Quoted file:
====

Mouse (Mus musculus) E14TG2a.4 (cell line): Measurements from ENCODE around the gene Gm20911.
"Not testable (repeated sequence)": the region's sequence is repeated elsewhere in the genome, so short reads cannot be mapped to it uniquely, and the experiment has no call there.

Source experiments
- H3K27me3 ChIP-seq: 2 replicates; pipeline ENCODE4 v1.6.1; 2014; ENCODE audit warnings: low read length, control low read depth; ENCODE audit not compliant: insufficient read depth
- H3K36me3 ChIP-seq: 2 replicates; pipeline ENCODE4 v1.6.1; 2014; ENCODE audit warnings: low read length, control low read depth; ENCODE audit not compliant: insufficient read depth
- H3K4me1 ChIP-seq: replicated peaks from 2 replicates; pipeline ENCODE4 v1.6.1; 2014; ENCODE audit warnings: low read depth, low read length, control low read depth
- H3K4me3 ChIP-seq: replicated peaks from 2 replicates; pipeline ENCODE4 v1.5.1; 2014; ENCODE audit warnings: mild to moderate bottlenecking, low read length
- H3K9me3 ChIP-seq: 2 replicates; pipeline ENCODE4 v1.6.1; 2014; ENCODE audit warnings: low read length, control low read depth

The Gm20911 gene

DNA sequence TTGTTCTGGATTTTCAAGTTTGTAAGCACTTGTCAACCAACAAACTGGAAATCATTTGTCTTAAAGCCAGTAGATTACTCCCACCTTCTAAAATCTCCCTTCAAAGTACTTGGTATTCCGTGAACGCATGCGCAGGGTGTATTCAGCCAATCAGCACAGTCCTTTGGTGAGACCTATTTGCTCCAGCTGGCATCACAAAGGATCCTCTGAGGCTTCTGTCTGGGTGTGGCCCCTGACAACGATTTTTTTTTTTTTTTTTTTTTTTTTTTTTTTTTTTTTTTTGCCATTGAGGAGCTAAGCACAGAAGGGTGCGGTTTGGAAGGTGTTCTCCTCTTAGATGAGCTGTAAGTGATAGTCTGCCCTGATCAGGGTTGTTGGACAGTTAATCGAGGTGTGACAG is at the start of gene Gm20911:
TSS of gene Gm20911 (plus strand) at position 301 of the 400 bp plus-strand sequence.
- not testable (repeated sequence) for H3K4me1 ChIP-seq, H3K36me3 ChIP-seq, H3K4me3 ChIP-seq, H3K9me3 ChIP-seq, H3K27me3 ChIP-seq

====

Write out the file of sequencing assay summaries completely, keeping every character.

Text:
Mouse (Mus musculus) E14TG2a.4 (cell line): Measurements from ENCODE around the gene Gm20911.
"Not testable (repeated sequence)": the region's sequence is repeated elsewhere in the genome, so short reads cannot be mapped to it uniquely, and the experiment has no call there.

Source experiments
- H3K27me3 ChIP-seq: 2 replicates; pipeline ENCODE4 v1.6.1; 2014; ENCODE audit warnings: low read length, control low read depth; ENCODE audit not compliant: insufficient read depth
- H3K36me3 ChIP-seq: 2 replicates; pipeline ENCODE4 v1.6.1; 2014; ENCODE audit warnings: low read length, control low read depth; ENCODE audit not compliant: insufficient read depth
- H3K4me1 ChIP-seq: replicated peaks from 2 replicates; pipeline ENCODE4 v1.6.1; 2014; ENCODE audit warnings: low read depth, low read length, control low read depth
- H3K4me3 ChIP-seq: replicated peaks from 2 replicates; pipeline ENCODE4 v1.5.1; 2014; ENCODE audit warnings: mild to moderate bottlenecking, low read length
- H3K9me3 ChIP-seq: 2 replicates; pipeline ENCODE4 v1.6.1; 2014; ENCODE audit warnings: low read length, control low read depth

The Gm20911 gene

DNA sequence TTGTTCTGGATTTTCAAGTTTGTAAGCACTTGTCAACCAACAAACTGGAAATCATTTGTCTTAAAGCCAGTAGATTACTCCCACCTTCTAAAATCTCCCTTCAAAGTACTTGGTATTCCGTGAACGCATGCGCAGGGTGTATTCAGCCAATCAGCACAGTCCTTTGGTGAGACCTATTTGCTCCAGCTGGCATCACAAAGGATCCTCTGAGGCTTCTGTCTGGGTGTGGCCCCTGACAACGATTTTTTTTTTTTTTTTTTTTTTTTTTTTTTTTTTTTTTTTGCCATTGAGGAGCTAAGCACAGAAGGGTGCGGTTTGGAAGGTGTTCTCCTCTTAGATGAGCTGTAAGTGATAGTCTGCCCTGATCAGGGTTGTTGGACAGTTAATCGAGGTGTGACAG is at the start of gene Gm20911:
TSS of gene Gm20911 (plus strand) at position 301 of the 400 bp plus-strand sequence.
- not testable (repeated sequence) for H3K4me1 ChIP-seq, H3K36me3 ChIP-seq, H3K4me3 ChIP-seq, H3K9me3 ChIP-seq, H3K27me3 ChIP-seq